The subject of social psychology is concerned with the behavior of any individual person in a context of social interactions. The issues that take pre-dominance are attitudes, prejudices and unwarranted conformity to pressure groups.
An attitude has three components consisting of the first triad of alphabetical letters, namely; ABC- affection, behavior and cognition. To each of these three corresponds feelings, predispositions and thoughts respectively.
The individual has a moral obligation to learn to value and live with one’s attitudes making them work “for” not “against” one’s benefit. The consciousness of one’s attitudes may result in conceding consent, denial or distortion of one’s pattern of behavior and attitudes.
Man is rational, notwithstanding, we come into the mould with a brain as blank as a slate-tabula rosa with no attitudes ascribed in it. Attitudes are created and developed through direct experience of life in the nuclear, extended family and interactions with various social groups. Social groups influence attitudes and individuals adapt and conform to them in order to feel fully accepted and integrated into a particular social group or community.
In the process of maturity and experience, we develop a treasured repertoire of attitudes. The crucial question then is this: can attitudes be changed or modified? If such a possibility exists, what factors are likely to influence the change of attitudes?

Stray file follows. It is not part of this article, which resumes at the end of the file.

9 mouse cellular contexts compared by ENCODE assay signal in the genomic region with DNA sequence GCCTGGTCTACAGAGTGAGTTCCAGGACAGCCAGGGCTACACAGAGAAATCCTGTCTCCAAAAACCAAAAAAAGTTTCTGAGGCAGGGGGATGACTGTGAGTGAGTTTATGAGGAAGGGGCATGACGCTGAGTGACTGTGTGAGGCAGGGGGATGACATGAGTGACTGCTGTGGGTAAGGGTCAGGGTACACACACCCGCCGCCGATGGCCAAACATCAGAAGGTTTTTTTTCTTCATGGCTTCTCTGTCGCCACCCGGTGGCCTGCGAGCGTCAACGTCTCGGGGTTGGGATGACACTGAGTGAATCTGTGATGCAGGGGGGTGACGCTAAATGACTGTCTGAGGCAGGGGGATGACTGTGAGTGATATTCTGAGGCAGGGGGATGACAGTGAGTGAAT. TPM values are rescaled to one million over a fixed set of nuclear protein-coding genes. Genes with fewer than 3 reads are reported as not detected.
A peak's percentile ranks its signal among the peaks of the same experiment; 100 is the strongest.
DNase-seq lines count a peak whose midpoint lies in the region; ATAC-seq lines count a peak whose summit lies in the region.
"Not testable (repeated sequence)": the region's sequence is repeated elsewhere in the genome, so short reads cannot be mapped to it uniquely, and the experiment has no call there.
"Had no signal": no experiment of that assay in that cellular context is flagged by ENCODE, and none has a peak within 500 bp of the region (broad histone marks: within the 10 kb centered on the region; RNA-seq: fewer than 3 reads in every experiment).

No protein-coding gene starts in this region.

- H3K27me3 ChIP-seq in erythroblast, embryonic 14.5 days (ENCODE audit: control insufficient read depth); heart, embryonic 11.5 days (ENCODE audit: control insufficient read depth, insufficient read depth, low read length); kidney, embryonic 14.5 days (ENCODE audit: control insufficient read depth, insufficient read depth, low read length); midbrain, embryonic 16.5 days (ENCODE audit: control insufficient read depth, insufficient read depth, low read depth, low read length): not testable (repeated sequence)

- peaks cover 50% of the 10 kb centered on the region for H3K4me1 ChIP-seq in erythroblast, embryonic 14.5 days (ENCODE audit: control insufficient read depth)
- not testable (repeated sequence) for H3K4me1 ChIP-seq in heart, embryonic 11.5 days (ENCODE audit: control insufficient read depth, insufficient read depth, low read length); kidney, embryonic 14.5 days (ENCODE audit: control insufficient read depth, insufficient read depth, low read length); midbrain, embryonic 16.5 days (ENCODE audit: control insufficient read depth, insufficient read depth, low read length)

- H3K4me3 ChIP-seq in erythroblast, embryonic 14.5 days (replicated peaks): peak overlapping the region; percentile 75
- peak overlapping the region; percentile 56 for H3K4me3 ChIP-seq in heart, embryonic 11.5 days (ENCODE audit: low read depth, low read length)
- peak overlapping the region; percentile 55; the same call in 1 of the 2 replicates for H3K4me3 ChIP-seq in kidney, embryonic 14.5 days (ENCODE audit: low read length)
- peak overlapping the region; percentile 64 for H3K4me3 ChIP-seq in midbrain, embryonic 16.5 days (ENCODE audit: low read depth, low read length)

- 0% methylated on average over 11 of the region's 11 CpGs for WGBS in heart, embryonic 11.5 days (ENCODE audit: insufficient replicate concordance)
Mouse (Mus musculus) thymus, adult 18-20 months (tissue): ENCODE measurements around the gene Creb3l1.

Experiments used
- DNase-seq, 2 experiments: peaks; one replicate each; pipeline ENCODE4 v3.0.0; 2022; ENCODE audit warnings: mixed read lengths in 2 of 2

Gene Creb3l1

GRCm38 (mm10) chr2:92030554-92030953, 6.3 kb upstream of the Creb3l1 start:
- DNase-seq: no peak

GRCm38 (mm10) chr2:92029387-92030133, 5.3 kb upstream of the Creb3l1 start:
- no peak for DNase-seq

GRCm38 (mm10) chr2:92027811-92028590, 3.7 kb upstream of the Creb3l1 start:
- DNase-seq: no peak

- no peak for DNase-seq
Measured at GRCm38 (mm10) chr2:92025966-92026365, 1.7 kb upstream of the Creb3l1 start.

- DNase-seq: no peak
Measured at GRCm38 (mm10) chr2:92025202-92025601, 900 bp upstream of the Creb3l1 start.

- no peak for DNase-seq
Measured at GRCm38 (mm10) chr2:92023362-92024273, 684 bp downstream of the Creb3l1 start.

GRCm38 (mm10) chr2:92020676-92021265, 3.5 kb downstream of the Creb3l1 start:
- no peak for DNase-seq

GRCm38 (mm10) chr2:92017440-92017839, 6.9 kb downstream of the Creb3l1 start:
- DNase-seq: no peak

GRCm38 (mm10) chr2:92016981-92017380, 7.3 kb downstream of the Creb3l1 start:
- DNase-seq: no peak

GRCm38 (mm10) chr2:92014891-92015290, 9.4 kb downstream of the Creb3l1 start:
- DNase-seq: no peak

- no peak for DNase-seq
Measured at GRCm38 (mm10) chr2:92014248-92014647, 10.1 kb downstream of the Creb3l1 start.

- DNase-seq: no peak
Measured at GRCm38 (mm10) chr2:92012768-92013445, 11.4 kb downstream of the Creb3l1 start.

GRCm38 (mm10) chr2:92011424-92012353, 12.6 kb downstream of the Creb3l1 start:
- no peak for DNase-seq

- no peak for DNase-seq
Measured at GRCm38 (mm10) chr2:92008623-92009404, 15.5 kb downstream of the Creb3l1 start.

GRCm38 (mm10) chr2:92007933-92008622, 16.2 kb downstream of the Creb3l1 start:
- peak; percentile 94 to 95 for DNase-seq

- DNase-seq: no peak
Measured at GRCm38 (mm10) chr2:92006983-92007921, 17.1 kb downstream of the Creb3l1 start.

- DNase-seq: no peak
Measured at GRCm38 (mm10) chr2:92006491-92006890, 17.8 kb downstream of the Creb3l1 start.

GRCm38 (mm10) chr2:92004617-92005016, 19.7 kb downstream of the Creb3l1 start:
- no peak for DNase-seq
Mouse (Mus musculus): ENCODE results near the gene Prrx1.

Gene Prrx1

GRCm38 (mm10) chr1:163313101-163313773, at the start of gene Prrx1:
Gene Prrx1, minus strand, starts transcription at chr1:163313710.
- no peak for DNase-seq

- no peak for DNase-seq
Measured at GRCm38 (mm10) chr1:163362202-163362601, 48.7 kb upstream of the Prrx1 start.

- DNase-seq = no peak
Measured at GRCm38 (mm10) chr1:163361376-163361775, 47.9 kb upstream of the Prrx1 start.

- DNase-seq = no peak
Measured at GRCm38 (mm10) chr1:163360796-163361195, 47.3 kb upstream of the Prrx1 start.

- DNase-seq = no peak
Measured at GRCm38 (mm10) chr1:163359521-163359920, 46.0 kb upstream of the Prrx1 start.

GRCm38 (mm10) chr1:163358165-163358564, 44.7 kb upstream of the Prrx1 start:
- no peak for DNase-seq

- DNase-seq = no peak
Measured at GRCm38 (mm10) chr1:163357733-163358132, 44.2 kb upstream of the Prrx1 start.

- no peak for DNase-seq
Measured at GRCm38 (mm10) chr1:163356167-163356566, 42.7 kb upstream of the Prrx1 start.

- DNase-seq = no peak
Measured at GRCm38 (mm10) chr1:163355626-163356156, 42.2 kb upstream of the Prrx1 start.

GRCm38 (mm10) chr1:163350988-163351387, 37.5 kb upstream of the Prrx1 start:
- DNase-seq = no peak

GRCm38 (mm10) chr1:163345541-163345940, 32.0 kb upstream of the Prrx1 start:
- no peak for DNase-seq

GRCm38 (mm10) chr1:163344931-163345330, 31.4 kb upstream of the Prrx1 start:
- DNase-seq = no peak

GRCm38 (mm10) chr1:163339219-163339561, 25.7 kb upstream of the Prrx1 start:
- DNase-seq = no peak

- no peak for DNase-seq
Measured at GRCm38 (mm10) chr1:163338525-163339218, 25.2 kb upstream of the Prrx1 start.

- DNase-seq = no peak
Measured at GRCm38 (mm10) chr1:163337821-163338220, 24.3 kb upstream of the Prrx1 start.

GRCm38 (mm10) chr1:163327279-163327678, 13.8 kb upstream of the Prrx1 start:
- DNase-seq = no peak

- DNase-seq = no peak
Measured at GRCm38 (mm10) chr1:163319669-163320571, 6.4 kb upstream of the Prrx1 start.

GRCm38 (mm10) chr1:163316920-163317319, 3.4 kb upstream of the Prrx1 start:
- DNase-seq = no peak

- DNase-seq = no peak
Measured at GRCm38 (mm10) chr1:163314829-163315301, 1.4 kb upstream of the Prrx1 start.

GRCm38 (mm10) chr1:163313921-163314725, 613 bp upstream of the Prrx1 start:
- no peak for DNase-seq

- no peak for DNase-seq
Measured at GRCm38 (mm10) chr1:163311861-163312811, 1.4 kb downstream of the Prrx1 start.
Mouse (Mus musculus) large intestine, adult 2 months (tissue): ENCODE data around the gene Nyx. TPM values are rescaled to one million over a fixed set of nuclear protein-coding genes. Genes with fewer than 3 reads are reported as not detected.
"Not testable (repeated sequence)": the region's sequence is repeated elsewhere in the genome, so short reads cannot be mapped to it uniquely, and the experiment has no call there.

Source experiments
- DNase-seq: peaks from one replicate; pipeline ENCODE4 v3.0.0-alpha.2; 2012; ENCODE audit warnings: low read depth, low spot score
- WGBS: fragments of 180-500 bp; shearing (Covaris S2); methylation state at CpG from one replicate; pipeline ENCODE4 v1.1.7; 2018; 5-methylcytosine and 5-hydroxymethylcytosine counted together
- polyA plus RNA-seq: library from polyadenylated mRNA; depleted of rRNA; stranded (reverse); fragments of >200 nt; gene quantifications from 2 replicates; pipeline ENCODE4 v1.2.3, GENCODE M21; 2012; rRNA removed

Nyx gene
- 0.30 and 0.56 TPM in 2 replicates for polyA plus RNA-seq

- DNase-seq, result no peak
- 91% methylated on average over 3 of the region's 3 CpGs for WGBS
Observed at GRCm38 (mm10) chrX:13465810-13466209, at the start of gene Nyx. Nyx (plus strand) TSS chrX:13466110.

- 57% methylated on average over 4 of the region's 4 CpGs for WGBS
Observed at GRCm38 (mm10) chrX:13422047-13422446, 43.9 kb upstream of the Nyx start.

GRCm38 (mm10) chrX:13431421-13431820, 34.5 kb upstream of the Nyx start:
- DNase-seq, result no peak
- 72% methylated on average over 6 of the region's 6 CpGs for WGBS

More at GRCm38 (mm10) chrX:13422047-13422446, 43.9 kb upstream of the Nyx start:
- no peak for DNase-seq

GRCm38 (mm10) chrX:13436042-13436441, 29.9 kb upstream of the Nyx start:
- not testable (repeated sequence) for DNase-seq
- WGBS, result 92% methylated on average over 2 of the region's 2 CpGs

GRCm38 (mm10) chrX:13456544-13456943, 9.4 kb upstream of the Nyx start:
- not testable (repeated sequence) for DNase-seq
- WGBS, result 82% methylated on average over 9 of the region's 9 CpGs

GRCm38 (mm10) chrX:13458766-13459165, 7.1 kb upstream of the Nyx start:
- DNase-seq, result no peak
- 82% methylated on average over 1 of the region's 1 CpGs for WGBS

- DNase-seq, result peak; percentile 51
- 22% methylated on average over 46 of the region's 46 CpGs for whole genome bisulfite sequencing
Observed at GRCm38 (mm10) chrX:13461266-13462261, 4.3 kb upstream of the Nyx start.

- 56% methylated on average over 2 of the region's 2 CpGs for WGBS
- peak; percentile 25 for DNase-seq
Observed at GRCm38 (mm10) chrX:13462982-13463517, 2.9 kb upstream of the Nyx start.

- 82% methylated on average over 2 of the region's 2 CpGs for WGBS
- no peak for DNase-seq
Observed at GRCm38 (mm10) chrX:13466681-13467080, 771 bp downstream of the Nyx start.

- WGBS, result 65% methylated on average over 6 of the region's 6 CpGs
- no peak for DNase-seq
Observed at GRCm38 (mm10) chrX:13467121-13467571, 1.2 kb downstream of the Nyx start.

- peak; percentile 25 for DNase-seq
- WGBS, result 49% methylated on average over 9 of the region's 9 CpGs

In precedence of all factors, comes the credibility of the communicator, the facilitator or the person attempting to change the attitude of others. This credibility has two components and these are [a] expertness – does his education, position, age and experience increase our belief in him and validity in what he says? He who inspires faith and validity of ideas faces great success whereas the contrary is doom. [b] Trustworthiness does he stand to gain by his persuasive attempts to change the attitude of others?
Another most important factor influencing attitude change is the communication itself. The communication has two components. [a] the fear threat appeal – in Christian ethics, the fear threat appeal of hell does not efficaciously influence attitude change, but more often than not the appeal leads one to develop neurosis and hypocrisy. [b] The least fear threat or the minimum appeal is the most efficacious, most effective and long lasting appeal to influence attitude change.
A theory of attitude change which has received the most attention comes from Leon Festinger, the theory of cognitive dissonance. The arguments of the psychologists are very coherent.
[a] the individual; attitudes are usually consistent with each other and one behaves in accordance with them.
[b] The inconsistencies that occur from time to time create a state of cognitive dissonance. A person believes that excessive smoking and alcoholism are harmful to his health, and yet continues with the obnoxious indulgence that brings dissonance.
[c] Aronson states the theory in these words, “a dissonant relationship is one that involves inconsistency between the individuals self –concept and cognition about his behavior.
[d] The experience of dissonance is unpleasant for the individual and one is therefore motivated to reduce or avoid the dissonance.
[e] Men and women are well informed that “abuse of drugs kill” the crucial question remains, how then does an individual manage reduction of dissonance and achieving of consonance? The realization of equilibrium demands a resolute decision, commitment and will power to give up the practice of indulging in drug abuse.